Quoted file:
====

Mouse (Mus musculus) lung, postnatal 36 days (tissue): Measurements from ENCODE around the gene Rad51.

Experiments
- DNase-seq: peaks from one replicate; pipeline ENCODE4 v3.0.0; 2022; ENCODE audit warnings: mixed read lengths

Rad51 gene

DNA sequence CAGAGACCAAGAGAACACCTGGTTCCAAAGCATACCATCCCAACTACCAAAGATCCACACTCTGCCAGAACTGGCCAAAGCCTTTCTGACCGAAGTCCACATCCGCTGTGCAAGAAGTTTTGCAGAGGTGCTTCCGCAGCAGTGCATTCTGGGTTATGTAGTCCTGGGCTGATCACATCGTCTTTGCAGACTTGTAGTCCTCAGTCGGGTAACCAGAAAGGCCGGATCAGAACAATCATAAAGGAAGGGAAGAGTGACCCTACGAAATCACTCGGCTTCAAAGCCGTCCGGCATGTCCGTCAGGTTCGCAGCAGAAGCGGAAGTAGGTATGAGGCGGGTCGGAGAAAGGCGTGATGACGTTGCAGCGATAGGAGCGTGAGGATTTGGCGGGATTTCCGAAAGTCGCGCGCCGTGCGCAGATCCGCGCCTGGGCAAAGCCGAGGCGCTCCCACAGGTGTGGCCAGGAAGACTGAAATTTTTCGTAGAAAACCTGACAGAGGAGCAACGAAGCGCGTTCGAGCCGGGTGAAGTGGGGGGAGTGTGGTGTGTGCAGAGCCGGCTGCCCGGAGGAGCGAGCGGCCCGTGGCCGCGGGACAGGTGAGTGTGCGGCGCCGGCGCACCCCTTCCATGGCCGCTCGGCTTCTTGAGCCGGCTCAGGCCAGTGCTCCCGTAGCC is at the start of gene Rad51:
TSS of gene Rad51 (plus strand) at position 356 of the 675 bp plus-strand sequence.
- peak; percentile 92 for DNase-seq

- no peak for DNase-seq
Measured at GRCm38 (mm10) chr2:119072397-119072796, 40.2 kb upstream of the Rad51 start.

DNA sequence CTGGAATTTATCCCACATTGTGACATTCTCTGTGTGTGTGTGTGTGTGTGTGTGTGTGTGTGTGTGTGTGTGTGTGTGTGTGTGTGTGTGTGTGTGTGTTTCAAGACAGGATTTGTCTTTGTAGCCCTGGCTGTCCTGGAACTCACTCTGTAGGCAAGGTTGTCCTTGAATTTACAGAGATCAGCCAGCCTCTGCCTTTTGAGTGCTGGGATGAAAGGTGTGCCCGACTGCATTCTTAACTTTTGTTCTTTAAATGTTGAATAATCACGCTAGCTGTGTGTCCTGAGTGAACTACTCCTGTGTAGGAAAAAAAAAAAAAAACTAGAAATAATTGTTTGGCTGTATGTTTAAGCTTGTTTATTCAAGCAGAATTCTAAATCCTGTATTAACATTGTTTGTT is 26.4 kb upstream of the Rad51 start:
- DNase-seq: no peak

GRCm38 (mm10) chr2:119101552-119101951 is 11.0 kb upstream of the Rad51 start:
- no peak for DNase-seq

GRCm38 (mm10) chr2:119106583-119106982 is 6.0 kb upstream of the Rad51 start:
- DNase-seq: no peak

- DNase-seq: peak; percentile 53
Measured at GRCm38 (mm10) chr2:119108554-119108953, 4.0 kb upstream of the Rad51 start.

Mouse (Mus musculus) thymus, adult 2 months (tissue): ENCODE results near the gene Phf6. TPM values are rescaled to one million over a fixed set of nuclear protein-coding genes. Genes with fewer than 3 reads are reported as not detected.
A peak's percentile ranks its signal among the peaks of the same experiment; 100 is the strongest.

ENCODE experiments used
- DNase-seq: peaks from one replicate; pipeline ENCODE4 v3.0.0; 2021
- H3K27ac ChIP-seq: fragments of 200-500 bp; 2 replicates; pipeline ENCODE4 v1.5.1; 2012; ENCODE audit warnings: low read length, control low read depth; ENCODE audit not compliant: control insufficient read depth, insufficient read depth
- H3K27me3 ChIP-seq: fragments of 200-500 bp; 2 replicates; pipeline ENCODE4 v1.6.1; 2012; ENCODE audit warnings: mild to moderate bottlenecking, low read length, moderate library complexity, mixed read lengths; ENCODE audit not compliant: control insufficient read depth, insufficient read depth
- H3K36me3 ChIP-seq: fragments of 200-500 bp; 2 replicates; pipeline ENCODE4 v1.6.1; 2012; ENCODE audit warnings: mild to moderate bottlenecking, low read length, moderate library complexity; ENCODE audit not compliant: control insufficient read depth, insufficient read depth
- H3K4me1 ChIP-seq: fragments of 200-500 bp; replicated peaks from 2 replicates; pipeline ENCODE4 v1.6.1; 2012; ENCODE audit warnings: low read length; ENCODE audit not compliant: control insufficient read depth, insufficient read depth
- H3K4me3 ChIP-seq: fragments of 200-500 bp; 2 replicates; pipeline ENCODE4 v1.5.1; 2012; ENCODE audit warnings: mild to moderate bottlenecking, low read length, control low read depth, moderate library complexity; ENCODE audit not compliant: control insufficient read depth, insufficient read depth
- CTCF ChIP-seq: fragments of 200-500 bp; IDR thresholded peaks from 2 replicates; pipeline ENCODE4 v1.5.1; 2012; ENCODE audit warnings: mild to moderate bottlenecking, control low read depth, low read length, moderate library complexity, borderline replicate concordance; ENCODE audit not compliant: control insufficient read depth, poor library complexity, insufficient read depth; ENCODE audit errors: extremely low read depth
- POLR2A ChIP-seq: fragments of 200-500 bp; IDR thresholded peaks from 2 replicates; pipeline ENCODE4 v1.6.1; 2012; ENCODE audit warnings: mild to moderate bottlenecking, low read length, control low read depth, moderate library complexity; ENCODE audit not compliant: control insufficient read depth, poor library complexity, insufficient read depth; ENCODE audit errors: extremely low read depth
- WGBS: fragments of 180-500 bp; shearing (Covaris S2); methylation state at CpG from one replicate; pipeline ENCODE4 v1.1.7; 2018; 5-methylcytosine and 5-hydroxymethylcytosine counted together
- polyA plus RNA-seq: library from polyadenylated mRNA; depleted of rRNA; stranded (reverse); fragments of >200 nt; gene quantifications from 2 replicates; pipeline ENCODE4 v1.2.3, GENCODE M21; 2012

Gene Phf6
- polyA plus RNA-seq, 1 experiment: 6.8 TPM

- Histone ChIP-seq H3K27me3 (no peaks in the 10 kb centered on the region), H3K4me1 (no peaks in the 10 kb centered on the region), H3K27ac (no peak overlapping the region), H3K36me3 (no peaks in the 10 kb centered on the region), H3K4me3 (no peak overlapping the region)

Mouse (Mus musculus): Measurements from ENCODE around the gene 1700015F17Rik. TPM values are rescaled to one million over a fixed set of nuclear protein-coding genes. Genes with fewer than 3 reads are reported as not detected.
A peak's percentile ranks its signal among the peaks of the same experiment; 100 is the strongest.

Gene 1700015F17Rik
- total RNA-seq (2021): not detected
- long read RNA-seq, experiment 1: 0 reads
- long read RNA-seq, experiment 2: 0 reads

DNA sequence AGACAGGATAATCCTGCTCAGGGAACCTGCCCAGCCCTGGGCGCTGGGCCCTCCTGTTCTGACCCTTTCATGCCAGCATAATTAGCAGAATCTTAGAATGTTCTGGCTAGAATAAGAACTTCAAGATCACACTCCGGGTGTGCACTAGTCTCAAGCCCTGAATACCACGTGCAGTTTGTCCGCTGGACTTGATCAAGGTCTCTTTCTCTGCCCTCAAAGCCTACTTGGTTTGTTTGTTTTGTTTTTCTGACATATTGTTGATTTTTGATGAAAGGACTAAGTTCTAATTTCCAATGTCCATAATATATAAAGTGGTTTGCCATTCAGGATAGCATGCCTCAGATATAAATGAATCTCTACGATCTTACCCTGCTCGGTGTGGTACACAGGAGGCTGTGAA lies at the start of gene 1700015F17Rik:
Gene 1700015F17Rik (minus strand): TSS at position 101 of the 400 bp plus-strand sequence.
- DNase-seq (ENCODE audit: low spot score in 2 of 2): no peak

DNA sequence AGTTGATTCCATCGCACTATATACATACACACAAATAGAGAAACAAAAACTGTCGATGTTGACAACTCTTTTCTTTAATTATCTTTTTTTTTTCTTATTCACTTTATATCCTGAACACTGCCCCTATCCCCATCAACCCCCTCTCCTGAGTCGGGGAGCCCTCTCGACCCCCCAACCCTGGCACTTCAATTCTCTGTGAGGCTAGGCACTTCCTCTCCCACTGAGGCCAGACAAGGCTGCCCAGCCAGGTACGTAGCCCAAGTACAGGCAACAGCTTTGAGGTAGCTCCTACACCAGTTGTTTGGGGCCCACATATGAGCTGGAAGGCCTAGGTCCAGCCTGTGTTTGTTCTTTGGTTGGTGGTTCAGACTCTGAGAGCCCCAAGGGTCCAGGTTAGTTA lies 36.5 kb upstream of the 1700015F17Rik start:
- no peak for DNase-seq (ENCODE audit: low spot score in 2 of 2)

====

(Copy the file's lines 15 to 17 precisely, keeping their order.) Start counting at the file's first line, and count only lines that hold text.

- DNase-seq: no peak

- DNase-seq: peak; percentile 53
Measured at GRCm38 (mm10) chr2:119108554-119108953, 4.0 kb upstream of the Rad51 start.